Back to the interweb again to do some searching for a way to repair these holes and I came across this product:

Quiksteel Thermosteel Exhaust Repair kit

Which can be ordered here?

I chose this because it stands very high temperatures and is sold for manifold repairs, it also comes with a small piece of fibreglass matting which is ideal for covering the split I had found. Fitting this repair was easy and once I was happy with it out came the hot air blower (Shalini’s hair dryer) to help the repair to start to set. Then I left it for a couple of hours and then went and started the bike because this stuff hardens with heat. I was happy to discover I had a very quiet bike again.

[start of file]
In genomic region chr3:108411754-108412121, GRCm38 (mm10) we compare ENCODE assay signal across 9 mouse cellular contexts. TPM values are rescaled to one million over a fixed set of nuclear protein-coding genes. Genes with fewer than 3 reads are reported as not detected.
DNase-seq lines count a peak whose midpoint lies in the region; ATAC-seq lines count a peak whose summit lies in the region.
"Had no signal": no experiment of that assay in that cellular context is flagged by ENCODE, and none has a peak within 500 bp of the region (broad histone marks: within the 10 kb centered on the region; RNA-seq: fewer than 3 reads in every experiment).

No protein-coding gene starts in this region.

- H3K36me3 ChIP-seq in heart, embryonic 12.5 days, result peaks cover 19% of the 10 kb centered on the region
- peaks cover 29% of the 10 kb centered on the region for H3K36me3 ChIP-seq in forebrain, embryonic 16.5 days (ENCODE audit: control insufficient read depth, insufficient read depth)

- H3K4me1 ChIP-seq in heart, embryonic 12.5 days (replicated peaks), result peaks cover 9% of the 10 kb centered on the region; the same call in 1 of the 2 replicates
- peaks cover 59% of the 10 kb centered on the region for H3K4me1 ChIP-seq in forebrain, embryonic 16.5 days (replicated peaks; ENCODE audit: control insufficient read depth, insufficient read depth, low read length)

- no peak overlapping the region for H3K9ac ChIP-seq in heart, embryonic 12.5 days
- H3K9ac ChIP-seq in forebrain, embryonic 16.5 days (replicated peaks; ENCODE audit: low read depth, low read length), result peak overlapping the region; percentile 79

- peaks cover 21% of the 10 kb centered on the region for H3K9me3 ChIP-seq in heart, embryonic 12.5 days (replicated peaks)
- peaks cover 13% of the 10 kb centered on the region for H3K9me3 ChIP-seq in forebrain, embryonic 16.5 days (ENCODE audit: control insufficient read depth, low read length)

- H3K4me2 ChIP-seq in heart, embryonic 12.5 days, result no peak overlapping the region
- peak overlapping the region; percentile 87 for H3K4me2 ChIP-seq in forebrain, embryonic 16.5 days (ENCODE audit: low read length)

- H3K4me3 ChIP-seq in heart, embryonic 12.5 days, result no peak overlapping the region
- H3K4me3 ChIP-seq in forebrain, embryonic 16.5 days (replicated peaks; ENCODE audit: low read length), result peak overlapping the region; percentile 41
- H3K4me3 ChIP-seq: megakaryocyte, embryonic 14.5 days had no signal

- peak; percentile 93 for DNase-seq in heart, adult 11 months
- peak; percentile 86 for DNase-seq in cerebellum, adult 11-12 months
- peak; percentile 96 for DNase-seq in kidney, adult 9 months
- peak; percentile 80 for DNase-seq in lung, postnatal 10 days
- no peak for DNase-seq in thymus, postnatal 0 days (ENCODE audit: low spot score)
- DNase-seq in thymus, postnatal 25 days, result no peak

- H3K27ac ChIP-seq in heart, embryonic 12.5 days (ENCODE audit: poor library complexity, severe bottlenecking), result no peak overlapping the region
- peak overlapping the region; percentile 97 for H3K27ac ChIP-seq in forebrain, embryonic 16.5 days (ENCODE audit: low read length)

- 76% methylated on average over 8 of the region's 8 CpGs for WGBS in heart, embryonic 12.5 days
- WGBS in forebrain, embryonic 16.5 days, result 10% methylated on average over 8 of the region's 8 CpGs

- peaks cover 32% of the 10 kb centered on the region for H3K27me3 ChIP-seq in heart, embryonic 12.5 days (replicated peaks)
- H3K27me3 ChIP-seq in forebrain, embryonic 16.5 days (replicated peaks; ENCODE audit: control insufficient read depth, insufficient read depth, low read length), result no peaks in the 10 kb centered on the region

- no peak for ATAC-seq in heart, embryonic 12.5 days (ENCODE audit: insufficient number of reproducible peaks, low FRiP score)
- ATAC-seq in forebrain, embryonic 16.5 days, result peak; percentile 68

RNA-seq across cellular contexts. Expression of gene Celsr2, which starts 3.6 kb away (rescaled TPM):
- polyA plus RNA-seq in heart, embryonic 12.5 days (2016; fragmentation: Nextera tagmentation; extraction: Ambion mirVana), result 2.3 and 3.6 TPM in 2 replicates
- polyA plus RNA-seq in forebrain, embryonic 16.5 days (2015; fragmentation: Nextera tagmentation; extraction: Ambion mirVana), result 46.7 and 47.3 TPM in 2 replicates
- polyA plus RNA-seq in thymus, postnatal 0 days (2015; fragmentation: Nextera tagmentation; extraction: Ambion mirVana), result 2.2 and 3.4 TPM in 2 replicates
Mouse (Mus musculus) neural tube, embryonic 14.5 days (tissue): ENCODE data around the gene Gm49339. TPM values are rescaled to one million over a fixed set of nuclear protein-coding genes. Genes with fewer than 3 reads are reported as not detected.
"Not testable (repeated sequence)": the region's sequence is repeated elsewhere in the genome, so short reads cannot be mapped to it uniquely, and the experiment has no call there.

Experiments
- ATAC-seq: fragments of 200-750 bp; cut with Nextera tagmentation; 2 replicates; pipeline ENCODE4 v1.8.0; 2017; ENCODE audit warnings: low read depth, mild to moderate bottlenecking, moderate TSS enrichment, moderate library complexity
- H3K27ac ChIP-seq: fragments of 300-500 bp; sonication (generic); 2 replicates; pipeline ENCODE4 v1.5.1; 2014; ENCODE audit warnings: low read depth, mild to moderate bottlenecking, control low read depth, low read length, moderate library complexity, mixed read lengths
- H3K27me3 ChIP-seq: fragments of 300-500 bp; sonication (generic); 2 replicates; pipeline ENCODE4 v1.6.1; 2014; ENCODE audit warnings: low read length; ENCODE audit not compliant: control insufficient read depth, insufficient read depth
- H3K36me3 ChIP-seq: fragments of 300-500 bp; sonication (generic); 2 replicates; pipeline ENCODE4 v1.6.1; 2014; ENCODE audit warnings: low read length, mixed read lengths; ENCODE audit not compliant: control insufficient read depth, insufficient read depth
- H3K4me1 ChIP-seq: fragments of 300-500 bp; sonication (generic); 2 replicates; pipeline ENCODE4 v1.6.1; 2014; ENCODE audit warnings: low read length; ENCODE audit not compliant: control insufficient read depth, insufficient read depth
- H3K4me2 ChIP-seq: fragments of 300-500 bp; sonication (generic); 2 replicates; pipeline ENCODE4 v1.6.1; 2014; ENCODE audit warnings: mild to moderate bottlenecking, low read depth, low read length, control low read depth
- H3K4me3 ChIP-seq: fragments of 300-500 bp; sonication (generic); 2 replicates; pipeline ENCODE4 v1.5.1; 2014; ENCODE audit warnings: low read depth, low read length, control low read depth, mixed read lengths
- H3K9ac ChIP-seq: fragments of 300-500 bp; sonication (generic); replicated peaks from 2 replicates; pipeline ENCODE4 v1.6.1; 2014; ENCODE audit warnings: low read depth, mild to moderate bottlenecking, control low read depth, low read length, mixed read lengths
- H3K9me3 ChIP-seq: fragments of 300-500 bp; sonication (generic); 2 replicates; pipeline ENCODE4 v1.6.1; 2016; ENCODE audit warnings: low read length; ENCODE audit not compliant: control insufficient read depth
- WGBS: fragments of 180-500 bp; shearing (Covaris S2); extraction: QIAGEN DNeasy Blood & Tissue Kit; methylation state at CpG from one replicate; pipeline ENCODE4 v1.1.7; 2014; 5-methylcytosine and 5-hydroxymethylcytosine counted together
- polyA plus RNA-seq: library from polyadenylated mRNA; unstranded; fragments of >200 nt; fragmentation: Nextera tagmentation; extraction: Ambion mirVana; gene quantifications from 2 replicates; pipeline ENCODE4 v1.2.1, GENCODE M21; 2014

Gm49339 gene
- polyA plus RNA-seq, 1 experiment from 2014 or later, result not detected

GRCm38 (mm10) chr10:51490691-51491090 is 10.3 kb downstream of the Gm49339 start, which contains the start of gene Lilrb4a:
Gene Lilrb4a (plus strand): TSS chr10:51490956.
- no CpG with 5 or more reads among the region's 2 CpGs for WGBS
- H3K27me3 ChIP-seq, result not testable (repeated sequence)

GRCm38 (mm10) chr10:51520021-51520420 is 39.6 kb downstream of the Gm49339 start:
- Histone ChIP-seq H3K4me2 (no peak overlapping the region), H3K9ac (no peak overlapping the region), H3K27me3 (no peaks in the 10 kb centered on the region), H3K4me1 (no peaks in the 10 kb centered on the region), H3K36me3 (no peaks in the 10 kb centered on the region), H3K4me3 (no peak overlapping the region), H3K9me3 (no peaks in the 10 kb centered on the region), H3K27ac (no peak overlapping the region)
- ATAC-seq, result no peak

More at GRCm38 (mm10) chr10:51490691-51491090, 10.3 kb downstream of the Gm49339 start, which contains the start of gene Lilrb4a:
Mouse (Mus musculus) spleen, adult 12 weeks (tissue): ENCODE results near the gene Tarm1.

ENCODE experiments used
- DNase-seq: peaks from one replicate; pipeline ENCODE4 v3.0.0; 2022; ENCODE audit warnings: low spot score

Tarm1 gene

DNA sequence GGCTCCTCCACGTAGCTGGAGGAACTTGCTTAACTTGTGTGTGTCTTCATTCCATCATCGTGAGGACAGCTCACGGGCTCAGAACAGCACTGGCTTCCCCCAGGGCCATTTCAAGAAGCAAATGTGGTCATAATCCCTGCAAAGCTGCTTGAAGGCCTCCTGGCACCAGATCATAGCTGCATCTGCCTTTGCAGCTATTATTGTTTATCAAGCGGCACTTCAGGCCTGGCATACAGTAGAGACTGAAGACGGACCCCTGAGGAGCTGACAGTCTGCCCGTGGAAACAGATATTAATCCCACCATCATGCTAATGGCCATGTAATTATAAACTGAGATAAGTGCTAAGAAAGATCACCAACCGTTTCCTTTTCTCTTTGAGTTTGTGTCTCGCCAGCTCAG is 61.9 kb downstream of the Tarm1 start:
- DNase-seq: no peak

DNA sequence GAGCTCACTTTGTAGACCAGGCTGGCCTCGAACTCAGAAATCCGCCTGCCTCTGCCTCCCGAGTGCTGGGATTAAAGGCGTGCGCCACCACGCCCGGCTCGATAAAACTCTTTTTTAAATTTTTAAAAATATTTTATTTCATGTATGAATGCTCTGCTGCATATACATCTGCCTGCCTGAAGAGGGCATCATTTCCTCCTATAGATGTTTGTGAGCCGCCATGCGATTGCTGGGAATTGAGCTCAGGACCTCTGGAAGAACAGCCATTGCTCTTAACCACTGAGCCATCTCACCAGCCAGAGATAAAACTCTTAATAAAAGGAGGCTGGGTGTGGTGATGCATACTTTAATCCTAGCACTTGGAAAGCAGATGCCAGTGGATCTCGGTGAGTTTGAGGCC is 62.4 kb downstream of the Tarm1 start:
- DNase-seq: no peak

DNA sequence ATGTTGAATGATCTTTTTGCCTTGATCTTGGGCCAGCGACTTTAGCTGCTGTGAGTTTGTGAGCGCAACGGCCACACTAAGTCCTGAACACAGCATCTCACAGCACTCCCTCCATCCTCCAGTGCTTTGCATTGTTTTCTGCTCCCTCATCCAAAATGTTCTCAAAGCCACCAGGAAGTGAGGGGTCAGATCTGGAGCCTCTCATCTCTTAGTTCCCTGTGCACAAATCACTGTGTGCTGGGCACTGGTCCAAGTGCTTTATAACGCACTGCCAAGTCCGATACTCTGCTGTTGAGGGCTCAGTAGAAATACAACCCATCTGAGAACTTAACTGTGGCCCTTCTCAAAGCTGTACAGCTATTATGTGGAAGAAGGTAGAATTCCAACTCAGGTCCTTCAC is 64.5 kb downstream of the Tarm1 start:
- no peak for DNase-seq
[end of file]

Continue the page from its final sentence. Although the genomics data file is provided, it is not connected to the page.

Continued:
This repair will get a good test this weekend as I have some 720 miles to cover between Sunday and Monday.

I have decided to get some very high temperature paint from Halfords next week and then I will give the whole collector box a good clean off with the wire brush and then give it a couple of coats of paint, will also use this on the silencers as well after cleaning off the winter corrosion. As I always say” prevention is better than cure” and it also can save you a lot of money!

On a different subject, after 9 years a heaven knows how many miles in everything the British weather can throw at a motorcyclist my Frank Thomas boots finally gave up and started leaking, not nice when you are in Calais and still have 170 miles to go to get home. So off I went to Hein Gericke in Peterborough, I knew what I wanted, they had to be Gortex to allow for all year round use and I was pleasantly surprised to find a great pair, right size and all the features I was looking for, on offer at £99.00, reduced from £159.00, how lucky was that! Of course I snapped them up.